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Wednesday, October 18, 2017

The Path of Wonder, and The Path of Suffering

This quote from the book on the Trinity I am sloowwwllly reading has stuck with me for at least a week, so it's worth sharing.  The author talks about how difficult it is for us to cross over from intellectual affirmation of doctrine to grasp the mystery of "deep calls to deep" (Psalm 42), and hold onto both aspects of knowing God.  Then he says:

"I might be oversimplifying, but I think there are basically two paths that allow people to have a genuinely new experience:  the path of wonder and the path of suffering."

Wonder:  awe, admiration, reverence, beauty, marvel, astonishment, mystery.
Suffering:  distress, pain, agony, torment, grief, loss, aguish.

Paradoxically paired, these two states break us out of our struggle to control, they both put us in a place of vulnerability.  They are not opposites so much as intertwined partners, descriptors of the human state in a unfathomably vast and intricate universe that is also dangerously full of hard sharp edges.  We are small, real, loved, uncertain.  Which is often the place where we can perceive, no grasp the presence of God in newer and fuller ways.

And paradoxically paired, wonder and suffering are like two arms holding our home, two parentheses surrounding our lives.  Naivasha, Kenya, Africa are the places of wonder and suffering.  We returned 9 days ago.  The last week+ has been a blur of both.  Five days at Naivasha, two at Kijabe, one of Serge-admin-calls-followups, and one of rest.  Rounds, lectures, emails, bedside teaching, unpacking, cleaning, listening, supporting, meeting, planning.  Right back into the thick of life.









Wonder:  the pounding afternoon drenching of rainy season, the suffusion of pink in the evening sky, the cheer of neighbors and friends in spite of uncertain futures, the embrace of truly wonderful team mates and friends, the simplicity of our own home, the growth or our garden with its soft bright leaves of spinach and cilantro, the privilege of hosting overnight guests more than half our nights back already, the grace of giraffe and pelicans and eland and jacaranda.




Suffering: the three babies who succumbed to curable problems this weekend, the baby with brain-damage from a difficult delivery after his mom was turned away from private hospitals for lack of funds, the 270+ Somalis killed by terrorist bombers in their own capital Saturday just to our NE, or the 46 Afghan police officers killed and hundreds wounded in two similar attacks by their own version of terrorists targeting their own people today (about 180 km south of our 2nd Lt), the wearying reality that next week's elections will likely mean another slow-down shut-down of medical services with potentially nothing resolved, the ongoing nursing strike in Kenya, the tension of working in a dysfunctional system and knowing when to bite our tongues and when to call out evil, the holy sorrowful moment of telling a 16 year old high school student the story of John 9 because the baby she just had was born with no brain . . . wanting her to know that this is not a punishment but for the mysterious glory of God in her life.

Walking through wonder, walking through suffering.  Pray that we would walk into mystery, into knowing deeply the God who is for us, with us, and so far beyond us.




Monday, October 09, 2017

The Threshold Between Worlds

(written from the plane on Sunday) Last night, as I lay awake in the airport hotel in London, the word that came to mind was liminal.  The vague hovering outside of time and between spaces, the threshold from one thing to another where you might still be present in both, but not in either fully.  Two am in an island city, a few miles from an airport, 8 time zones from departure but still two from arrival.  A few hours of sleep having taken the edge off of exhaustion, a body confused into thinking night is day.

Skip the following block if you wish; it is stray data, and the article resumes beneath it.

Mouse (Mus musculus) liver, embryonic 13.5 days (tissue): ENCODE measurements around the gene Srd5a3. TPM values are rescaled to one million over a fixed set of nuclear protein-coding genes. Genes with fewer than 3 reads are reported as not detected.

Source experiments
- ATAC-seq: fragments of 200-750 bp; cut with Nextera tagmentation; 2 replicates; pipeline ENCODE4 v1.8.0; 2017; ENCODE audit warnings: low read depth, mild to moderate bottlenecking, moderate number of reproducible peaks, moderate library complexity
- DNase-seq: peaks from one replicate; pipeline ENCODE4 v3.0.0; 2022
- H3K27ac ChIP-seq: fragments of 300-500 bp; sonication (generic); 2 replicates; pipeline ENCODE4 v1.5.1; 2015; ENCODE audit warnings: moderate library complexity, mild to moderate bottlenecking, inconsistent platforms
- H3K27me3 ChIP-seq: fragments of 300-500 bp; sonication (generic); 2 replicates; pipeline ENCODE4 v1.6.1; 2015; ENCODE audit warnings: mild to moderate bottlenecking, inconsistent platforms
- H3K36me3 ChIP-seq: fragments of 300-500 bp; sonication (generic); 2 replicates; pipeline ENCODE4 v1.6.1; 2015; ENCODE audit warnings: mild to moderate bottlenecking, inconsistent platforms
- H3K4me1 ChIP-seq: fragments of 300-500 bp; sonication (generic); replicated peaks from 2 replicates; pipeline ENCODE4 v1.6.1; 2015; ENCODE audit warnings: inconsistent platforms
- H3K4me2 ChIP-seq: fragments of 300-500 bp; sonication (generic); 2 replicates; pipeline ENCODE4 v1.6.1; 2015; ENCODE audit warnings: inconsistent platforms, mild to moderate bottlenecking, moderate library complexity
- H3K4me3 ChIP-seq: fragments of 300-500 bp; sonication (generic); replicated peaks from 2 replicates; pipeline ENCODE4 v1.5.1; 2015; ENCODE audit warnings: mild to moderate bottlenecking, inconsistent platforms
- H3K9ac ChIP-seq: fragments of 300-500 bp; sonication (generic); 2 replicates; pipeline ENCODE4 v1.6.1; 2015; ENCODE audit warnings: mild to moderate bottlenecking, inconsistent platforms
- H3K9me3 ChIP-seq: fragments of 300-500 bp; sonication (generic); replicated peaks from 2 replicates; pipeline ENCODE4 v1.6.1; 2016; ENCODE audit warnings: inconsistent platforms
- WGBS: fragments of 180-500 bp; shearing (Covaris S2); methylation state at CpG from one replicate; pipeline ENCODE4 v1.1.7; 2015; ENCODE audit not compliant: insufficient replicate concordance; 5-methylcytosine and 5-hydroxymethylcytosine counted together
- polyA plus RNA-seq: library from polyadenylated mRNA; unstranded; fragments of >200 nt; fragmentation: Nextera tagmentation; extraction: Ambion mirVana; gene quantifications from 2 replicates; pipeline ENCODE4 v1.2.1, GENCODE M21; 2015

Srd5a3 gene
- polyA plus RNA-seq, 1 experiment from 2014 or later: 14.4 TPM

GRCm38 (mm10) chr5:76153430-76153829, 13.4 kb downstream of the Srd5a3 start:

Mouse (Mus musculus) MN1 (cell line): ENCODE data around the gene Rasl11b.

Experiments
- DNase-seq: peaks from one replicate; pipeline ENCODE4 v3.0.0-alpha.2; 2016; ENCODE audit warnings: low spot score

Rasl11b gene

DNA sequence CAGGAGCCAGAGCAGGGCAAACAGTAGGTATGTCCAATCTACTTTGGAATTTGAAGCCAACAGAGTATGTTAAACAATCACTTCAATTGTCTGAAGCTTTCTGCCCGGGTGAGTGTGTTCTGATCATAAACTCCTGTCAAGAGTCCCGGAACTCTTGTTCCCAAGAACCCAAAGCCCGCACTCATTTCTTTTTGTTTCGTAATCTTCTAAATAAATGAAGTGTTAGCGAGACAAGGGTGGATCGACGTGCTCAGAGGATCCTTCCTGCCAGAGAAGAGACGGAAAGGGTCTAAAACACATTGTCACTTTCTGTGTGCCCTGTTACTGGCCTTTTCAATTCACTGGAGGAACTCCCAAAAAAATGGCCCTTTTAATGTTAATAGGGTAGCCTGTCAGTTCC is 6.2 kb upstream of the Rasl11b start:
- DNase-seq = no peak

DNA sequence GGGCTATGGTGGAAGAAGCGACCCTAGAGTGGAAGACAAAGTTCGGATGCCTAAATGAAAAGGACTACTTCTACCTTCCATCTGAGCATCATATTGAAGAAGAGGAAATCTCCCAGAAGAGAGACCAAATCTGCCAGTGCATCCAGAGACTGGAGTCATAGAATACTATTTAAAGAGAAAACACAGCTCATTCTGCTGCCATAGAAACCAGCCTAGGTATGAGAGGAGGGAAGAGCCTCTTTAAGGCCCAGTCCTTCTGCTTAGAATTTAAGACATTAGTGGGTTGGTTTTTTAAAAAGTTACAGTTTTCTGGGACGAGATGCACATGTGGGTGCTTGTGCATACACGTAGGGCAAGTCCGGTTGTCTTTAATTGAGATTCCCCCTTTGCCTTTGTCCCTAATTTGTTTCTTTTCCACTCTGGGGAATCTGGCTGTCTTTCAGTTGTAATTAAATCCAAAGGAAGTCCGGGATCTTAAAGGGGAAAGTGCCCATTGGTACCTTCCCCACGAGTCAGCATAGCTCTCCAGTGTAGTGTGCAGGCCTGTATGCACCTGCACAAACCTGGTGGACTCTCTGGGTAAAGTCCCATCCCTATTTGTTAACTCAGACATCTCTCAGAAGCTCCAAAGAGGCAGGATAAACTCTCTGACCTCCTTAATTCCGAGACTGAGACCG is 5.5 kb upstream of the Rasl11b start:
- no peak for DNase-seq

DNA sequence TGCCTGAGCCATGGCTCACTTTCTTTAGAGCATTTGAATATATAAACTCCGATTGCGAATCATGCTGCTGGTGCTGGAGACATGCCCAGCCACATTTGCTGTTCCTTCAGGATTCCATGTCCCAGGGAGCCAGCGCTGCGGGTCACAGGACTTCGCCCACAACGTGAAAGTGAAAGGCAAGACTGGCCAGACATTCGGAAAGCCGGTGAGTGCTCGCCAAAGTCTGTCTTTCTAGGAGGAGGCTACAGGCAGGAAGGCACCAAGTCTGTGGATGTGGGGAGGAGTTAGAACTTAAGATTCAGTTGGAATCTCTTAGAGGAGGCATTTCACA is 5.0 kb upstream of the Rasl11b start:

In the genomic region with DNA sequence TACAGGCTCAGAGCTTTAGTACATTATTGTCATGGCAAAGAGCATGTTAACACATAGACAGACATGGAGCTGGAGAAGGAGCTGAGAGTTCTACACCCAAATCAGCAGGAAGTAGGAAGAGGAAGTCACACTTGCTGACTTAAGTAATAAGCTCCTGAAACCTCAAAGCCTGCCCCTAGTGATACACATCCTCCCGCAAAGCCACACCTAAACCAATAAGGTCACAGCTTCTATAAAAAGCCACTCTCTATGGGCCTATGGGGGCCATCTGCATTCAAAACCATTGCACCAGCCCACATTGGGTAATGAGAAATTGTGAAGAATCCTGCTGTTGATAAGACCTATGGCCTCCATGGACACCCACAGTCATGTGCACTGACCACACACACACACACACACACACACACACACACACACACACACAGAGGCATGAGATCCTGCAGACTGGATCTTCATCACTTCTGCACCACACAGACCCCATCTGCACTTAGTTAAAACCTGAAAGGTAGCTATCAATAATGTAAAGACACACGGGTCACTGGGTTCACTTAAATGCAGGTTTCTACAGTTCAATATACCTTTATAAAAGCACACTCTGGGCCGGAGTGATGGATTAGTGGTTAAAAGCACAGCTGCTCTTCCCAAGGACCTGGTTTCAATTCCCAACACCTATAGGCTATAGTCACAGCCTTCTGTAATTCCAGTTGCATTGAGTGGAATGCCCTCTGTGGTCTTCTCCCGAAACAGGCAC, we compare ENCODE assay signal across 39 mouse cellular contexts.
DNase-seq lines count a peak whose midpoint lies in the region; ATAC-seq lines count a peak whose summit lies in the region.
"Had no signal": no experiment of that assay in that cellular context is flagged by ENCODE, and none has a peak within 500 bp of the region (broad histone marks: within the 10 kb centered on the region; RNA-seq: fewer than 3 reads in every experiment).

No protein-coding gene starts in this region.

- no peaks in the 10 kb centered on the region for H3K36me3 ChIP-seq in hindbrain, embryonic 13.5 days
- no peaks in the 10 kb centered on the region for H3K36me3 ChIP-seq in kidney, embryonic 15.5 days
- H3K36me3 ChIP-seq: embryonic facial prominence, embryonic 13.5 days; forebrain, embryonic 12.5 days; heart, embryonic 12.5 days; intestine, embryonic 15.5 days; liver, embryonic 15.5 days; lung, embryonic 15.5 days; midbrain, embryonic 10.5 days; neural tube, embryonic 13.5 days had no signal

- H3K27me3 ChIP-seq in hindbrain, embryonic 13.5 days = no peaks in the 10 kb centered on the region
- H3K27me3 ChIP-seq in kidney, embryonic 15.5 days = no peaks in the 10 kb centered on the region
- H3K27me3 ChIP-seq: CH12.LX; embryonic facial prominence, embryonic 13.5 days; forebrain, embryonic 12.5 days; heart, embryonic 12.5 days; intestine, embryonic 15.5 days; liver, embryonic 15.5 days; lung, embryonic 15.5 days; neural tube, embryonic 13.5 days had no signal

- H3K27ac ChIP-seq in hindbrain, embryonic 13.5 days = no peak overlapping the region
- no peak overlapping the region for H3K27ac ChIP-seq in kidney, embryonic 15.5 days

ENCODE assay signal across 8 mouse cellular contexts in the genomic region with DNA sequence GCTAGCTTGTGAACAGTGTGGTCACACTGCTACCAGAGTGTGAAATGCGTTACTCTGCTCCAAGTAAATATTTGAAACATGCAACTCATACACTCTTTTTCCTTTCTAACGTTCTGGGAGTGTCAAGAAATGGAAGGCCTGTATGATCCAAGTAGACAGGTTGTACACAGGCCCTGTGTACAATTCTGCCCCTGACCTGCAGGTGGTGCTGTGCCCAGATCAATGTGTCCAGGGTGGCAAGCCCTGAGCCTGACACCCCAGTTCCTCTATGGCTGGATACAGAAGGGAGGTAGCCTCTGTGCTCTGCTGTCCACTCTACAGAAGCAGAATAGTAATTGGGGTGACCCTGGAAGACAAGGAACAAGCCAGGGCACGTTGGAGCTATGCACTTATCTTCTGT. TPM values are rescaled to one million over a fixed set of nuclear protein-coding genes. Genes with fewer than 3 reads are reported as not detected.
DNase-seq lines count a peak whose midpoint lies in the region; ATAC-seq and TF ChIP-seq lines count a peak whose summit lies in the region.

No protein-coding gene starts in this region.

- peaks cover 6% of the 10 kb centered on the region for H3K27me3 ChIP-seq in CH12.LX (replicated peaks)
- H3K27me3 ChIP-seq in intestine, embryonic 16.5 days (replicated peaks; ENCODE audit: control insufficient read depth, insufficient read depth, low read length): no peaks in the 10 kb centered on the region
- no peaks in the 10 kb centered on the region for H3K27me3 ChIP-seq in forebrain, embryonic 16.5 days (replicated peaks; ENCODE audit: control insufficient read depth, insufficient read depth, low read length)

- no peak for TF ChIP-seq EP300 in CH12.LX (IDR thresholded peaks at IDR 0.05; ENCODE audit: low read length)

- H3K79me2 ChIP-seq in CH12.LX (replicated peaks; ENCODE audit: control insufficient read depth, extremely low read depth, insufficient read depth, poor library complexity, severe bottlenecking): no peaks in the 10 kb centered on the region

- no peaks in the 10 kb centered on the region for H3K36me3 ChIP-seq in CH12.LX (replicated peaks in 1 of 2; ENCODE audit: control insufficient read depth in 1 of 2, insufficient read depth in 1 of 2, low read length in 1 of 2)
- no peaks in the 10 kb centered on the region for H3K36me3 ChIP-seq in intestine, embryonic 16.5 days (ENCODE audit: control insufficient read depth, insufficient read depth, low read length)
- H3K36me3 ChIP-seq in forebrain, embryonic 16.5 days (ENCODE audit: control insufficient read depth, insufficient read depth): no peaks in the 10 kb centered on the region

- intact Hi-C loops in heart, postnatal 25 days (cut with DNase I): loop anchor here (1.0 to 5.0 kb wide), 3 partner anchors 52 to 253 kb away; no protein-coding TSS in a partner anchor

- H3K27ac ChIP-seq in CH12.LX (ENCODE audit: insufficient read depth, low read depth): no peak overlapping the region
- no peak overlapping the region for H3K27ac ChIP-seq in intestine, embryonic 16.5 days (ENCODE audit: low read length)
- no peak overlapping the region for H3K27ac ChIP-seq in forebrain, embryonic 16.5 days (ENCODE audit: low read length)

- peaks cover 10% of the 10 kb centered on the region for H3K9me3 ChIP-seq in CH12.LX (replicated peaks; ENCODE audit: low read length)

And as I thought about that space that is neither here nor there, and the dis-ease of occupying it, the fading of what came before and the uncertainty of what lies ahead, I realized that the pause in travel between continents and social classes that characterizes our life parallels the space we walked with Scott’s dad over the last two weeks.  Liminal.  The threshold between the his four-score and five in once fit and then aging flesh plus once brilliant then increasingly troubled mind and his eternity as part of the new creation whose arc is ever upward.  We watched him withdraw from one and cross to the other and wish we knew what he struggled to tell us he saw or thought.  The valley of the shadow.

On a God’s-eye scale, this is more than a short walk through a low spot, this is the tale of our lives on earth.  We live in shadow, seeing through a glass darkly the outlines and reflections of glory that was, is and shall be.  

For us the transit back to Kenya carries some of the same loss as death.  Our trip to California was wrapped in weighty sadness, but not without its blessings too.  We had an unanticipated few days with two of our four kids.  We had weeks with Scott’s family.  We had Oceanside bike-rides and carrot cake and grilled salmon.  We had old photos and memories and hugs.  I feel even more acutely the departure from Julia who celebrates her 21rst birthday without us as we travel, and Luke who bravely strides into his own life calling.  The ache of the absence of Caleb and Jack looms as a darker shade in those shadows.




We recited Psalm 23 at Dave’s memorial service, a passage so familiar one can forget its power.  Our liminal life plays out in the valley of the shadow of death, but even here the poet claims to fear no evil.  It’s hard to grasp that such transitions from one world to the next, be it Earth to Heaven or California to Kenya, are the very place where God comes to set the feasting table.